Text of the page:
What New Yorkers Need to Know About Tornadoes
Officials in Alabama, Texas and Oklahoma — states where tornadoes are more common — said that drills in which students walk to an enclosed area, away from windows, helped ensure that warnings were taken seriously even outside school.
Experts said this practice would be useful in New York, which mandates drills for fires and other emergencies but not for tornadoes.
Debris, ripped roofs and darkening skies
History shows some of the horror tornadoes can inflict on cities. In 1896, one killed 138 people in St. Louis. In 1925, a tornado killed nearly 700 people across three states, injuring 2,000 others and obliterating 15,000 homes. In 2020, several tornadoes shredded East Nashville, killing 25 in Tennessee.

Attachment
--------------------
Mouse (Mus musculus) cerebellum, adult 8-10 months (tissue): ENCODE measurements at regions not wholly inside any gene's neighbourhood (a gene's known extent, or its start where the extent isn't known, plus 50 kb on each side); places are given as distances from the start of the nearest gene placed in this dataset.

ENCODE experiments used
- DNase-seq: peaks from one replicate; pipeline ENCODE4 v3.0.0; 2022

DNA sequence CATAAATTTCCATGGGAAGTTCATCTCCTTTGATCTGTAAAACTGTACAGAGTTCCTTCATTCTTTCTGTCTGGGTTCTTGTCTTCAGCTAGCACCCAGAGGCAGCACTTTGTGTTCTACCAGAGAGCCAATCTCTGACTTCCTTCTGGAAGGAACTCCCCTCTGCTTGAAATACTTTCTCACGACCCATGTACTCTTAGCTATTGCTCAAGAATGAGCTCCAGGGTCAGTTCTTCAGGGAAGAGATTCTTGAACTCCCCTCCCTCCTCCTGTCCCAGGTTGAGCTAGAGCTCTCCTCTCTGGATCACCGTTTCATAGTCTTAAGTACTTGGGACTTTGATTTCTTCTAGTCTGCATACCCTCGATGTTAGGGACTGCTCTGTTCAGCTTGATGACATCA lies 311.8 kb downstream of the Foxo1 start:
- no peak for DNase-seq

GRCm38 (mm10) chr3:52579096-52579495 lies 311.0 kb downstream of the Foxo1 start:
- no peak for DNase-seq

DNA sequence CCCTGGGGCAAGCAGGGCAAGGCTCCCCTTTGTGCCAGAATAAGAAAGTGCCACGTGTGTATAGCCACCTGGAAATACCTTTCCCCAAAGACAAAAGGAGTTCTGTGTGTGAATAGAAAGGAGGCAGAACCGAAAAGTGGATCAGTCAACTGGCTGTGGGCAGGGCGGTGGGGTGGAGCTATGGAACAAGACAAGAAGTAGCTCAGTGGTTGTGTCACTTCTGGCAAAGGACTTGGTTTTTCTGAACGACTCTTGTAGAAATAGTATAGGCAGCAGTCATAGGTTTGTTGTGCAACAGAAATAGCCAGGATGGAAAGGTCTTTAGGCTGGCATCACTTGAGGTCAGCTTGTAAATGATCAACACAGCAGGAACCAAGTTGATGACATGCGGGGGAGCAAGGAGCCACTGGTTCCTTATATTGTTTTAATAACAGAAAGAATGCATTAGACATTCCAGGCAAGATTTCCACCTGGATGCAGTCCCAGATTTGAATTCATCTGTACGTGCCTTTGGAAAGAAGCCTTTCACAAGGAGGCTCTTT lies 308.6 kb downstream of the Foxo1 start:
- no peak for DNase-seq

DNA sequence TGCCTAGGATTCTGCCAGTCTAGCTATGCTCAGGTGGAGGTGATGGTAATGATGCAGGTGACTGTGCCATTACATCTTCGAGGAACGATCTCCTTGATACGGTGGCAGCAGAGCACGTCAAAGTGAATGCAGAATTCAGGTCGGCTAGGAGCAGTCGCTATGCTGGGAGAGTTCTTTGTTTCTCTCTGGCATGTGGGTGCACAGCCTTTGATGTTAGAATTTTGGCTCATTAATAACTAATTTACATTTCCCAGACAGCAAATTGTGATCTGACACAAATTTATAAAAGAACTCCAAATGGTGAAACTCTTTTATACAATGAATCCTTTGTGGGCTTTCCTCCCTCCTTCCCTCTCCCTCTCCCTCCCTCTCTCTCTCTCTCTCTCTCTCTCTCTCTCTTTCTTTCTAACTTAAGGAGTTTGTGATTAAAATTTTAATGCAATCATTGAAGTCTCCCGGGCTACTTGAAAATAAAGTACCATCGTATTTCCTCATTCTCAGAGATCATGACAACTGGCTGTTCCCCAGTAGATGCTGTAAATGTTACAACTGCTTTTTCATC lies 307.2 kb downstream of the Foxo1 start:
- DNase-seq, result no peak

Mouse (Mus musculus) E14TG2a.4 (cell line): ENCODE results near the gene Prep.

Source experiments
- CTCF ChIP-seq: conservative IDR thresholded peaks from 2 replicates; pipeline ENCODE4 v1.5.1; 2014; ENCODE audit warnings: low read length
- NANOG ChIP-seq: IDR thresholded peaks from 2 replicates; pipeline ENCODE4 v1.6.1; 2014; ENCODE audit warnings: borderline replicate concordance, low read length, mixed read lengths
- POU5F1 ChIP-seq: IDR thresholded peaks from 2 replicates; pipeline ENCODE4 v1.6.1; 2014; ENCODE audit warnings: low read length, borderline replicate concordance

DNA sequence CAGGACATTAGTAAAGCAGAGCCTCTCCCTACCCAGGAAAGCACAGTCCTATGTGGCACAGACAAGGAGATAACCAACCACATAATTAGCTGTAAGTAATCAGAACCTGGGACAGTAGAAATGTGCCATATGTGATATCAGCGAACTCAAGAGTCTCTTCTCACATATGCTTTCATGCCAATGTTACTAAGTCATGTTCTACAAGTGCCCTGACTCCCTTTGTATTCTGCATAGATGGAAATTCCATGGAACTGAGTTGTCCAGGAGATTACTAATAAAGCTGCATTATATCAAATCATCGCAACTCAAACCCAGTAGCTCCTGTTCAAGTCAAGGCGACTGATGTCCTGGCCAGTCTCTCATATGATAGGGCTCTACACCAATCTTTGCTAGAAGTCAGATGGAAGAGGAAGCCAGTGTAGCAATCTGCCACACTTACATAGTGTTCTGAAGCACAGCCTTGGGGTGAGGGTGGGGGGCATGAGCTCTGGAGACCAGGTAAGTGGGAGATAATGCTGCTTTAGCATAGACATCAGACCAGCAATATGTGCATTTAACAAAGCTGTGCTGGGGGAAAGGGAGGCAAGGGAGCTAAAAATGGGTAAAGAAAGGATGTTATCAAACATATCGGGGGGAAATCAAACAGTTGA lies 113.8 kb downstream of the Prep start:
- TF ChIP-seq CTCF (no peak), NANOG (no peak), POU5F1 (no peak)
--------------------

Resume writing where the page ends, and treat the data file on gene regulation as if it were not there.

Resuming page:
What makes New York City especially vulnerable to a tornado, experts said, is its large population — largely unfamiliar with tornado safety — and its architecture, with many older buildings and an abundance of potential debris.
In Manhattan, a powerful tornado could cause billions of dollars in damage. In other boroughs, neighborhoods could be smashed and utilities seriously damaged.
“This summer was really a big wake-up call for this area, that we’re not immune to the effects of severe thunderstorms, and the perils that they bring, which includes tornadoes,” said Megan Linkin, a meteorologist and senior underwriter at Swiss Re Corporate Solutions, an insurance company.
“You would have an extreme amount of flying debris, and the debris causes extraordinary, life-threatening damage,” said Illya Azaroff, an architecture professor at the New York City College of Technology. Wind could make older buildings look “like a dog’s chew toy,” he said.